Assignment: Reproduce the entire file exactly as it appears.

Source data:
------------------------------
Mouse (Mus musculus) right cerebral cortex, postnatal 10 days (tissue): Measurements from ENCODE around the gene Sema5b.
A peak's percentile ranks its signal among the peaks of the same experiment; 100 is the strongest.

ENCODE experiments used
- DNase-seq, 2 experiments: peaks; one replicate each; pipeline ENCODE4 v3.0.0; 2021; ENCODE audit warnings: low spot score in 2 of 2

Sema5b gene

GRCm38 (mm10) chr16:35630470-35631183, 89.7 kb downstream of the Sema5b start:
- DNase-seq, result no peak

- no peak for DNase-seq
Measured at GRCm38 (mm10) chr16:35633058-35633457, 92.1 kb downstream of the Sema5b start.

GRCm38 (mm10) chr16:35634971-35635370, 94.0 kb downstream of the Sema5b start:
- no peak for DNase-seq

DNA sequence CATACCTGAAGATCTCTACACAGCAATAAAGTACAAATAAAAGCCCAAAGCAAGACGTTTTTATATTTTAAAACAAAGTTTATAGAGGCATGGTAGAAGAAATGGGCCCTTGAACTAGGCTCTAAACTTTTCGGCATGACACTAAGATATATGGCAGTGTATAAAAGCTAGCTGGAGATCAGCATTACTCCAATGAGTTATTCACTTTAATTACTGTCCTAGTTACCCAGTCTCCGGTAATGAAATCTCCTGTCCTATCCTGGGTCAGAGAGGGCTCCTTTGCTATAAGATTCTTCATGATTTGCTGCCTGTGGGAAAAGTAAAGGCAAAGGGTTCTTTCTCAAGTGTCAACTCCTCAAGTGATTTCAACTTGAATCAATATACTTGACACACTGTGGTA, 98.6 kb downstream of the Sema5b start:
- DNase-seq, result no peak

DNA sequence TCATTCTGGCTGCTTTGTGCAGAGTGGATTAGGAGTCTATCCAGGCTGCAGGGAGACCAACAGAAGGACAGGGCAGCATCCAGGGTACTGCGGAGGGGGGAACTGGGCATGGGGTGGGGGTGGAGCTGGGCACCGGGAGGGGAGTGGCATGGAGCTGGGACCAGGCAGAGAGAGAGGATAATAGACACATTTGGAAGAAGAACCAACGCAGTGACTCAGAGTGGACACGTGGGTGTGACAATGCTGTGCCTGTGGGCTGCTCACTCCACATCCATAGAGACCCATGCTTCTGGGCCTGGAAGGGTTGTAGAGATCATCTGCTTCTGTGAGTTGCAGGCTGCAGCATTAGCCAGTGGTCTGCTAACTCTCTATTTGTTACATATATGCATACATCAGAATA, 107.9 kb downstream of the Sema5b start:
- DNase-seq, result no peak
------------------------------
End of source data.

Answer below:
Mouse (Mus musculus) right cerebral cortex, postnatal 10 days (tissue): Measurements from ENCODE around the gene Sema5b.
A peak's percentile ranks its signal among the peaks of the same experiment; 100 is the strongest.

ENCODE experiments used
- DNase-seq, 2 experiments: peaks; one replicate each; pipeline ENCODE4 v3.0.0; 2021; ENCODE audit warnings: low spot score in 2 of 2

Sema5b gene

GRCm38 (mm10) chr16:35630470-35631183, 89.7 kb downstream of the Sema5b start:
- DNase-seq, result no peak

- no peak for DNase-seq
Measured at GRCm38 (mm10) chr16:35633058-35633457, 92.1 kb downstream of the Sema5b start.

GRCm38 (mm10) chr16:35634971-35635370, 94.0 kb downstream of the Sema5b start:
- no peak for DNase-seq

DNA sequence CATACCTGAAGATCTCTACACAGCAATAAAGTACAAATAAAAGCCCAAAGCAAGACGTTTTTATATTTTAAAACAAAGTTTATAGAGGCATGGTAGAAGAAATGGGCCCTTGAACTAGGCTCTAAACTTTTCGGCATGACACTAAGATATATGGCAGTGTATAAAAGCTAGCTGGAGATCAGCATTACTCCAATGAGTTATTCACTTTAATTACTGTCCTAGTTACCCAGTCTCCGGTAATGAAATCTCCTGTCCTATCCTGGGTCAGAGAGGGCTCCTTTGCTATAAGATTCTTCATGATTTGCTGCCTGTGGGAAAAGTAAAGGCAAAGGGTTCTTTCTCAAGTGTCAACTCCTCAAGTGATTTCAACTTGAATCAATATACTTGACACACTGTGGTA, 98.6 kb downstream of the Sema5b start:
- DNase-seq, result no peak

DNA sequence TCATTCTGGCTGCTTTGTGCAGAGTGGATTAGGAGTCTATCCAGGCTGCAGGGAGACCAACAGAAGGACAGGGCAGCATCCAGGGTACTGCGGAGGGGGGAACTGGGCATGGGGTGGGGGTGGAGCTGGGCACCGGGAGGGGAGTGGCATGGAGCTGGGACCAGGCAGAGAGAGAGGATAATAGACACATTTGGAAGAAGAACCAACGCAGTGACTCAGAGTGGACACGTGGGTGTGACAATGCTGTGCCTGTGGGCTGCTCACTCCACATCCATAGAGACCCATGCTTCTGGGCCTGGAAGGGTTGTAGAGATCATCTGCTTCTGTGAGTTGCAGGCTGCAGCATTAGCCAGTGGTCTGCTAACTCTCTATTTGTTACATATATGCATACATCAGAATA, 107.9 kb downstream of the Sema5b start:
- DNase-seq, result no peak